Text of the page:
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Kobie Coetsee - Meets Mandela

Kobie Coetsee - Meets Mandela Education Biographies Government History Social Studies Tragedies and Triumphs

Kobie Coetsee, in charge of South Africa's prisons in the mid-80s, began a dialogue with Mandela which eventually freed the prisoner from his life sentence.  

Coetsee, who died in 2000 at the age of 69, talked extensively with John Carlin.  Excerpts, from that interview, are contained in Carlin's book (Playing the Enemy) and online, courtesy FRONTLINE.

Kobie Coetsee had been meeting with Mandela for a period of years before the country's president, P.W. Botha, met with Mandela on the 5th of July, 1989.  How had the first meeting originated?

Before you met Mr. Mandela, you had a chance meeting on a plane with Mrs. Mandela ...

Well, I know there are different versions. I'll try and recapture the moment ... I was working with material from my briefcase, and all of a sudden I became aware of the presence of this very interesting and imposing woman. I recognized her immediately. There she was standing and she didn't speak a word. She just indicated with her head that I must move the briefcase, she wanted to sit next to me. I did so and she sat next to me for the remainder of the flight.

Can you talk about it?

Mrs. Mandela was then very much in the center of making the country ungovernable ... and she was justifying her involvement in encouraging the youth under the slogan, "Liberation before education," to take part in the struggle ... She also spoke about things in general ...

We had a discussion on Mr. Mandela ... "You must see Mr. Mandela and you must do something about it." I think there was also a deliberate strategy on her part, which she developed probably when she saw me the first time, because this conversation was not prearranged as some people tried to tell posterity. Towards the end she said she is going down to see him, and she could have mentioned to me that she thinks I should also see him, which was already then in my mind. It was arranged that I would look at the possibility. I would not say that she did not have an effect on the promptness with which it was done ...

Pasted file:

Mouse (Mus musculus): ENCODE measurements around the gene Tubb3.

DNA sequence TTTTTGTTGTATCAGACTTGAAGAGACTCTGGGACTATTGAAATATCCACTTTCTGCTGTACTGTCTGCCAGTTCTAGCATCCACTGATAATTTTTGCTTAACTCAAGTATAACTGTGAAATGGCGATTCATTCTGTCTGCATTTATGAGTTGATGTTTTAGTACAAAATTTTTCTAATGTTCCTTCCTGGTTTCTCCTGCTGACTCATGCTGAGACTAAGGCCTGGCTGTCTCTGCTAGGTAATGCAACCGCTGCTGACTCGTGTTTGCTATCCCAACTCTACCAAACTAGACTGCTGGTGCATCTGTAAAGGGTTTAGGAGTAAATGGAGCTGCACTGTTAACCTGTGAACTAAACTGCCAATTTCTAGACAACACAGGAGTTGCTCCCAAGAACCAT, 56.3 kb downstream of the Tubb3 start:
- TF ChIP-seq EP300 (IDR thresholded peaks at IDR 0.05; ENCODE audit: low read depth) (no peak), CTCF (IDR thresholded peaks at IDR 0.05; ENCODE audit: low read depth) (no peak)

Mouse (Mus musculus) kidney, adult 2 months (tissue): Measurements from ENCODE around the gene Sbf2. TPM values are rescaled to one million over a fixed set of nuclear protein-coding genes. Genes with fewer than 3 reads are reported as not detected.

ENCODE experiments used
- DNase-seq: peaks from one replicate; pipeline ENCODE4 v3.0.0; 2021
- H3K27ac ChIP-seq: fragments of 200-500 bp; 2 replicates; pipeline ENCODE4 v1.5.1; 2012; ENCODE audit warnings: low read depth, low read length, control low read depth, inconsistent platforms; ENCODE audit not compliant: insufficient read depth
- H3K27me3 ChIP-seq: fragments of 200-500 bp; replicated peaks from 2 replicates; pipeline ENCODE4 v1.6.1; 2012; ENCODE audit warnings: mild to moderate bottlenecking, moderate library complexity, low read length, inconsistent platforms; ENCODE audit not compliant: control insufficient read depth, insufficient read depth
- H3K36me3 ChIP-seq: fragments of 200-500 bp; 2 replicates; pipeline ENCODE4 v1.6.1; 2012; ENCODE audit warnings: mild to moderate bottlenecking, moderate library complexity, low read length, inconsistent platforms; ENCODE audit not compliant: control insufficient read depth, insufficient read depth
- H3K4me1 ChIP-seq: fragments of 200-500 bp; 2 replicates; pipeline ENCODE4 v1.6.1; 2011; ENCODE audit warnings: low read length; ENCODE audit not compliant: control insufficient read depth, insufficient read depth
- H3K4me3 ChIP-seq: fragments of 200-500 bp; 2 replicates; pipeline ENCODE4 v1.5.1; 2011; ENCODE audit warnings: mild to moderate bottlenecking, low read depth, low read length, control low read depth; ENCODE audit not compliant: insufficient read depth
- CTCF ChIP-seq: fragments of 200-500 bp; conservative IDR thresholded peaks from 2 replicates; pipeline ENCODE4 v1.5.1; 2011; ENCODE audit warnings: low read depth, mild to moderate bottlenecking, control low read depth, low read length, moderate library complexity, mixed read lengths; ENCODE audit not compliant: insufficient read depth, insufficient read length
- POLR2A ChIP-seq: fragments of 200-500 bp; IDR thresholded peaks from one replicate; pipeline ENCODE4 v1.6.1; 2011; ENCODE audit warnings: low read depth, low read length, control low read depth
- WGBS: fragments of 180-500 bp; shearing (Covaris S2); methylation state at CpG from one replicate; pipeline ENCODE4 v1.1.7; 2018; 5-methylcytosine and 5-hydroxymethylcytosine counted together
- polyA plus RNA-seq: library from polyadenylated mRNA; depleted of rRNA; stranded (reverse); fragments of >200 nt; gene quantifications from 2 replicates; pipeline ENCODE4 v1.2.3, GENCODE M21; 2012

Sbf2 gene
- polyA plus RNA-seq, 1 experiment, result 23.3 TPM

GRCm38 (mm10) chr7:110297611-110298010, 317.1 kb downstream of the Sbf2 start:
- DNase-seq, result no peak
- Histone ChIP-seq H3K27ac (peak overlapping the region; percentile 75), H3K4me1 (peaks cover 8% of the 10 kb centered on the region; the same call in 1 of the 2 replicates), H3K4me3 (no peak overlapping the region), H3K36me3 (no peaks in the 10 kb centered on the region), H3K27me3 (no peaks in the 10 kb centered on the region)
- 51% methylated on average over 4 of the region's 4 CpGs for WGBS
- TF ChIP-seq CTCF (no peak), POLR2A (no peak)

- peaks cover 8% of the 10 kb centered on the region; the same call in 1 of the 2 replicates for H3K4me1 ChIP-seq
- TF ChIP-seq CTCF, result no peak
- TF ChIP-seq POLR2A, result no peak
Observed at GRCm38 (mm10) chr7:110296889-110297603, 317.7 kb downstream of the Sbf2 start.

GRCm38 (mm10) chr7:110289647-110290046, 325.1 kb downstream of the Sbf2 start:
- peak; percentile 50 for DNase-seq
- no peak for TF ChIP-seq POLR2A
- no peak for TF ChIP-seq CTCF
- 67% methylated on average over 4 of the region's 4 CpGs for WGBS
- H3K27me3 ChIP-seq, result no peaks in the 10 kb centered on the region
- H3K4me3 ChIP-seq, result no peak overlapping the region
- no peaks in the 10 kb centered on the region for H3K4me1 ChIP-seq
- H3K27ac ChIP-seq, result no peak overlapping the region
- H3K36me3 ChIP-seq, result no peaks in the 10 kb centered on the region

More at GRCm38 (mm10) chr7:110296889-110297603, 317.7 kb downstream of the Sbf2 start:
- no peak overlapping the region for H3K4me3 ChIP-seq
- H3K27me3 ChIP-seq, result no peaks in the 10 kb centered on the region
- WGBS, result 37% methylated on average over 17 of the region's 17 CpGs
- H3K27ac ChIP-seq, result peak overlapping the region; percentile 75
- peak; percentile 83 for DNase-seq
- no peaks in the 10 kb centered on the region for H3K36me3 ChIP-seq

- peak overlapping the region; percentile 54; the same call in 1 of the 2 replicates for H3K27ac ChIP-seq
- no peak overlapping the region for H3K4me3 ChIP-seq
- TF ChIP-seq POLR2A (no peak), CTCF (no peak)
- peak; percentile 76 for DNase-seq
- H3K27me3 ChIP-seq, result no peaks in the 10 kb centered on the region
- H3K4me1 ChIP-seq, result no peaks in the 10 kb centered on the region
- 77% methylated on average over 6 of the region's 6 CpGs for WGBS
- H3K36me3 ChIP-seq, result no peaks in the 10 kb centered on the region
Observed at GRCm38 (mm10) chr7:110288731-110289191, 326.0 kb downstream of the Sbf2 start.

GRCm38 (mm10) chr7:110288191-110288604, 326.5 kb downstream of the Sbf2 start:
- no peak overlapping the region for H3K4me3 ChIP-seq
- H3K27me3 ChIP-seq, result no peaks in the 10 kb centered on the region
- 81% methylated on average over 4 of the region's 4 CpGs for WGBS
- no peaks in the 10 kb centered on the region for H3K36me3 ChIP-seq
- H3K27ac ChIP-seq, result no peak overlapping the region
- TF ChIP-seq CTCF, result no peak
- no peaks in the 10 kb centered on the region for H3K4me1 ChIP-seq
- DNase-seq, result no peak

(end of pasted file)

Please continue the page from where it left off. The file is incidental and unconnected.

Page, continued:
When Coetsee first met Mandela, he was greatly surprised at the prisoner's character:

I studied Latin, Roman culture, Roman literature and now for the first time I've met a man whose qualities have explained to me what the Romans meant with onestas, gravitas dignitas.

Then it was finally time for Mandela to meet with Botha.  Everyone had trepidations about that event:

The meeting with P.W. Botha. This was the first opportunity to have your boss meet your, you might say he was your protégé and you must have been very concerned that the meeting should pass off without any sort of combustible impact. Tell me how you prepared both sides ...

I developed a formula ... that would focus on the future rather than on the past. And if it works in the future, the past would be neutralized. So the formula that we devised was one of reconciliation and future development. Future development in the broader sense, which could get economic development, it could also and definitely could not exclude constitutional development. You can't imagine reconciliation and development with an armed struggle still above your head.

What was the relationship between the president and the prisoner?  Surprisingly, given their great differences, they had a very good chemistry:

Were there moments of tension at that meeting?

No.  No, there were no moments of tension, but there were definitely moments of great sincerity and both parties very serious on their position.

Did you see a chemistry between them?

Yes.

Can you describe the encounter?

Yes. Almost relief, as they approached each other to say, "How are you?" "How are you?" There was almost relief on both sides. I always have a vivid picture of that--of the relief between the two men. That this has happened. For both it was a great occasion, no matter what differences there were ... I have no doubt about it ... there was a kind of chemistry between them which could emerge only between people who really wanted to meet and who respected each other. That was my impression.

After the initial meeting, at Robben Island, many of Coetsee's encounters with Mandela were at Pollsmoor prison (a maximum-security facility near Cape Town where Mandela was incarcerated between 1982 and 1988).  Their discussions accomplished more than either man could have initially envisioned.

At the end of the day, the two men liked each other.  As a result, they were able to accomplish much.  Mandela, among other things, called Coetsee "a reformer ahead of his time."

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Author: Carole D. Bos, J.D. 5186stories and lessons created

Original Release: Oct 07, 2013

Updated Last Revision: May 24, 2019


Media Credits

Photo of Kobie Coetsee, online courtesy South Africa History.org

Quoted passages from Carlin-Koetsee interview, online courtesy FRONTLINE and PBS.

 

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"Kobie Coetsee - Meets Mandela" AwesomeStories.com. Oct 07, 2013. May 24, 2019.
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